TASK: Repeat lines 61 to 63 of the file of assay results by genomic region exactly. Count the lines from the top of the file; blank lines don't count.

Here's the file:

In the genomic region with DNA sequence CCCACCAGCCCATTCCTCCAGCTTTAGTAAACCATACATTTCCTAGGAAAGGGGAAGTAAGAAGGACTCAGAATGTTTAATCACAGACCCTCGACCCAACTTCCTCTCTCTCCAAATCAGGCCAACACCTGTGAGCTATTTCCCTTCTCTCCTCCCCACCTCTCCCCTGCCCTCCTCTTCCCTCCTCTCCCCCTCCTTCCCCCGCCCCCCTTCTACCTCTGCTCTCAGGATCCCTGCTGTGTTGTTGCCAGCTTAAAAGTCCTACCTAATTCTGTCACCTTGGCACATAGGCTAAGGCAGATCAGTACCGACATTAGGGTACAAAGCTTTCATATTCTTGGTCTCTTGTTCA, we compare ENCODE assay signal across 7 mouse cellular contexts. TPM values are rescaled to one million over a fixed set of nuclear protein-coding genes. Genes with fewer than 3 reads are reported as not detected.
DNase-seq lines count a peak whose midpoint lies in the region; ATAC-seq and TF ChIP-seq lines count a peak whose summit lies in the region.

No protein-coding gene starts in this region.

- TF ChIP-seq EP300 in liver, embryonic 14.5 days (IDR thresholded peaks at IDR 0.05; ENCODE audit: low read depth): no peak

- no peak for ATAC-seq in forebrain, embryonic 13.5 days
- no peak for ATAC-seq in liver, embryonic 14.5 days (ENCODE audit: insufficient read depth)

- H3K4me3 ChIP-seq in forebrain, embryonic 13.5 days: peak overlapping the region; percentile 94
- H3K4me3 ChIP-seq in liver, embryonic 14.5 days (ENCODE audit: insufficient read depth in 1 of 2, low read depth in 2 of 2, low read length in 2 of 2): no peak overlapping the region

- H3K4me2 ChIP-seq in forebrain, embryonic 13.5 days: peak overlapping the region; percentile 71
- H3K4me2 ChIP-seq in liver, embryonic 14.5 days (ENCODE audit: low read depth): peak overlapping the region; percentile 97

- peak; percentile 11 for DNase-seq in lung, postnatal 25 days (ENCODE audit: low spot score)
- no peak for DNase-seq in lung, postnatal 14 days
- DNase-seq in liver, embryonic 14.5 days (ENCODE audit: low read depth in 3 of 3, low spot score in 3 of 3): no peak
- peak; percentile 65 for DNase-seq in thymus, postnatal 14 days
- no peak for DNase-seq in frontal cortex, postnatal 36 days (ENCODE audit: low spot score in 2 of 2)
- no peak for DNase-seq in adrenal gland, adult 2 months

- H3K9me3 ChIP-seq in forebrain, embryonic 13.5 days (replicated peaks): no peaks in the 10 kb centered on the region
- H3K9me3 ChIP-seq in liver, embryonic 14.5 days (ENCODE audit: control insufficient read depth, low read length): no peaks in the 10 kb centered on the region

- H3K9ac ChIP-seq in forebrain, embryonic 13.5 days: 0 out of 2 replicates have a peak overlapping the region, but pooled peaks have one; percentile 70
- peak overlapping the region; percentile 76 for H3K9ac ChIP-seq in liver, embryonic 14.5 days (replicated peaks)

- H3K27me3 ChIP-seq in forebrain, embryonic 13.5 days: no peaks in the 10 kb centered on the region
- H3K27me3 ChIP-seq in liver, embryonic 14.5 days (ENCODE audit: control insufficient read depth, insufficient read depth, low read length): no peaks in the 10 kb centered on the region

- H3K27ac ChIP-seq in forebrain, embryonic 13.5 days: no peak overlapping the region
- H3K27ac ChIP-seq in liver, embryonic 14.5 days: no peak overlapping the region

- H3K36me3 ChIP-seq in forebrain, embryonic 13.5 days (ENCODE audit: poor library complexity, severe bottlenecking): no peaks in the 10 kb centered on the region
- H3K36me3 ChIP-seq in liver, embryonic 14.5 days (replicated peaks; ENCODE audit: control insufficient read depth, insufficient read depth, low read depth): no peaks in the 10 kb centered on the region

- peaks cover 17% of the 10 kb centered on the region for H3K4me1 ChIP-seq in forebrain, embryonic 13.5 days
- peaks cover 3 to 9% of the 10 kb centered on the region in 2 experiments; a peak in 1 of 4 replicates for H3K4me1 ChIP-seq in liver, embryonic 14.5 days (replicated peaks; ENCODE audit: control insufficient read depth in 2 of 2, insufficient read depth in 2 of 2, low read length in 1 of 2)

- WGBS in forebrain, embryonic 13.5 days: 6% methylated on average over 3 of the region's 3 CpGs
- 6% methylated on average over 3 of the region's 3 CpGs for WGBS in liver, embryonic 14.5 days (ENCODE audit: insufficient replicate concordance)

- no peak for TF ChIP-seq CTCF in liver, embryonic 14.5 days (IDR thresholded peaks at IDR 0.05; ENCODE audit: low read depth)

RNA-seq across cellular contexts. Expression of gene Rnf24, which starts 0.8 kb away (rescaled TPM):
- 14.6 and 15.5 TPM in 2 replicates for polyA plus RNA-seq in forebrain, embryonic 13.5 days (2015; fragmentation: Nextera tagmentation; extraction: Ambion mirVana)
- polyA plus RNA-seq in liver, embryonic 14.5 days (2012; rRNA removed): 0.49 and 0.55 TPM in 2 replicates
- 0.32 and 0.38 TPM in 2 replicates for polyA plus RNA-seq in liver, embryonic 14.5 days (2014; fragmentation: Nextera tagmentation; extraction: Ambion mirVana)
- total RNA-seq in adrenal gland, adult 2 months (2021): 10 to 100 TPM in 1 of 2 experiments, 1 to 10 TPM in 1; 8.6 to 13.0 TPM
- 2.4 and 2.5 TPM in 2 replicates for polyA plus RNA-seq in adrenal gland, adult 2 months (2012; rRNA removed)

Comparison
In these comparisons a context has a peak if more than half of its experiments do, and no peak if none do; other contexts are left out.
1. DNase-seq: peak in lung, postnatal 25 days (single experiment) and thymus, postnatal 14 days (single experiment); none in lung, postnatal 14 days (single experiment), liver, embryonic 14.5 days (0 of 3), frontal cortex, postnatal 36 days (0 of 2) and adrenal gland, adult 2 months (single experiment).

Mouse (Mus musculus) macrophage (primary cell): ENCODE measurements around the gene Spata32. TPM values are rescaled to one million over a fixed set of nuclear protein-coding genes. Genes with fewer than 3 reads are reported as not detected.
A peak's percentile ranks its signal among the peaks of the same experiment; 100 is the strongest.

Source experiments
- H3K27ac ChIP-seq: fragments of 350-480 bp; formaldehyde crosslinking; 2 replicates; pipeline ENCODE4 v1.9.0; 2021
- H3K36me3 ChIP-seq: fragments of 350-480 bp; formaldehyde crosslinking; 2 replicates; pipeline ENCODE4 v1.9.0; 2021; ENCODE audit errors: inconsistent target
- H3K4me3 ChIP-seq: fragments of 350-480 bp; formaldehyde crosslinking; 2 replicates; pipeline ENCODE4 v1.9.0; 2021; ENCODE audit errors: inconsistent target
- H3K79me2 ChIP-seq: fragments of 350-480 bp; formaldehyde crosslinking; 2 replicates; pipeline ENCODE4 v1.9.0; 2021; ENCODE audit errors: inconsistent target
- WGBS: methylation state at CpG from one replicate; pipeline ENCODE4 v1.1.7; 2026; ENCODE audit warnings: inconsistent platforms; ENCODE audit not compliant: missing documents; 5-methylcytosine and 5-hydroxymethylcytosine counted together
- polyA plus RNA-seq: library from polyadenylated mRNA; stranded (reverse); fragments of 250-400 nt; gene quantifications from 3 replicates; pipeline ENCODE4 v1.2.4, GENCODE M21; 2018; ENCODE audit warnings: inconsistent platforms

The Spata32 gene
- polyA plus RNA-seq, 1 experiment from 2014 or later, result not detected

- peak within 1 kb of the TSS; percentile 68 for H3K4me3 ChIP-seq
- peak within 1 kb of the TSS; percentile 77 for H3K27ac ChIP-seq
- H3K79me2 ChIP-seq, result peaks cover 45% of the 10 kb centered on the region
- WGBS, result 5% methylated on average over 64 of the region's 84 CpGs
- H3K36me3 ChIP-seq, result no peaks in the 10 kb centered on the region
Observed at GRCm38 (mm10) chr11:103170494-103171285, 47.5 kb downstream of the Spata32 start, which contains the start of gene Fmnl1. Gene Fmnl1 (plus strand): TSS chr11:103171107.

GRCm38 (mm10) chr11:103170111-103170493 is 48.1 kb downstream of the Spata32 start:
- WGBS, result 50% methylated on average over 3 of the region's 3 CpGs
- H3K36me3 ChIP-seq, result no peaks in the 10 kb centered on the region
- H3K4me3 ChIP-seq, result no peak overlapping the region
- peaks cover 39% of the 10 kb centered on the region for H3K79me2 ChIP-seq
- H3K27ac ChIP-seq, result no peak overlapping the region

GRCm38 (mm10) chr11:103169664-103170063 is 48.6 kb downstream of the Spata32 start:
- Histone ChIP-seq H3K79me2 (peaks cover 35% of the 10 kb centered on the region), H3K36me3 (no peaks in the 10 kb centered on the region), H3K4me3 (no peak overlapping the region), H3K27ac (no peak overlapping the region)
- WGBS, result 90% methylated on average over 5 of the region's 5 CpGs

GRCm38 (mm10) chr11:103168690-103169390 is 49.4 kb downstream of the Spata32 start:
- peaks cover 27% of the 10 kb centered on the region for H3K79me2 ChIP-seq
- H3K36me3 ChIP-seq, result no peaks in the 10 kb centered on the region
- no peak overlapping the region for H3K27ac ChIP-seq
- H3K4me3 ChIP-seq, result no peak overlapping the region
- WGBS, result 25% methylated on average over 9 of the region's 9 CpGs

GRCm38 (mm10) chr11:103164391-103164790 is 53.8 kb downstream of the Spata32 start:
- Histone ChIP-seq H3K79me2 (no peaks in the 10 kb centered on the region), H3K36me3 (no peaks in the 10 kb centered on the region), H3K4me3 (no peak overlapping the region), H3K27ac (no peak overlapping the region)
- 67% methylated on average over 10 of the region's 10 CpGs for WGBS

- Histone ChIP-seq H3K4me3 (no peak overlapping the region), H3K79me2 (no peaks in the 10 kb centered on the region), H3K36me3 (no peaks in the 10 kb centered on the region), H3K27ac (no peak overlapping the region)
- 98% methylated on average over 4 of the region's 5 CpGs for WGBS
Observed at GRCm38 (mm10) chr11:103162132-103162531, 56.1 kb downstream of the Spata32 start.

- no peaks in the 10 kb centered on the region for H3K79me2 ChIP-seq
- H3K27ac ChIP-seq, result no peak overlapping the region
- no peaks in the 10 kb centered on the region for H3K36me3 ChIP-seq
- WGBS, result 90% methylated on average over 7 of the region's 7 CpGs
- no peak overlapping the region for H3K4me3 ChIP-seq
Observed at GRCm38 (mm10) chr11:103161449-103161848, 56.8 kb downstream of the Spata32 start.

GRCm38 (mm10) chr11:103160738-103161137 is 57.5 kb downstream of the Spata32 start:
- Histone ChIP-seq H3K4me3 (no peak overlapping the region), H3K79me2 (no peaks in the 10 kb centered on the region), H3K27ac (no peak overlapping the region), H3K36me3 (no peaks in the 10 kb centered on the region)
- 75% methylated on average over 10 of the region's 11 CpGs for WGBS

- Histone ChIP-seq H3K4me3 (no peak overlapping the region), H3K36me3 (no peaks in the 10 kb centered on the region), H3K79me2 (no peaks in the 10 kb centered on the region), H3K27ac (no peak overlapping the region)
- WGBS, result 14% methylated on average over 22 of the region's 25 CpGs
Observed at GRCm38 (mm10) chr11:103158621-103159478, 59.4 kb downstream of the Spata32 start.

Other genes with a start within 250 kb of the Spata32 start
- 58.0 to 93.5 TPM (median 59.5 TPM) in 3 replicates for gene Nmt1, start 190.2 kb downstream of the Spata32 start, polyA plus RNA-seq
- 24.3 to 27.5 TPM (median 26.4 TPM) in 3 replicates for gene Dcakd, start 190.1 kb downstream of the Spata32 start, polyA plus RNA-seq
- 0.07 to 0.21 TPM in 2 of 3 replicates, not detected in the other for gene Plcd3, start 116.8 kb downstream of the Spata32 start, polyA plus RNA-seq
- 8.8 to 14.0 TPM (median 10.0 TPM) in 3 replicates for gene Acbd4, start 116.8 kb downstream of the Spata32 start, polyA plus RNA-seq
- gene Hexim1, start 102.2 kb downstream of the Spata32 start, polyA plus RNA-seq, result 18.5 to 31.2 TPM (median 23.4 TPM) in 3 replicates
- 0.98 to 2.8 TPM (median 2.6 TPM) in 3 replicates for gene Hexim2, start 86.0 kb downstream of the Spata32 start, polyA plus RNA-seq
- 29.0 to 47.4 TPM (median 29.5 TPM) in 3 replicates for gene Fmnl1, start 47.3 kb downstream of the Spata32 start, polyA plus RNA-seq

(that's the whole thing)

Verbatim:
- H3K4me3 ChIP-seq, result no peak overlapping the region
- peaks cover 39% of the 10 kb centered on the region for H3K79me2 ChIP-seq
- H3K27ac ChIP-seq, result no peak overlapping the region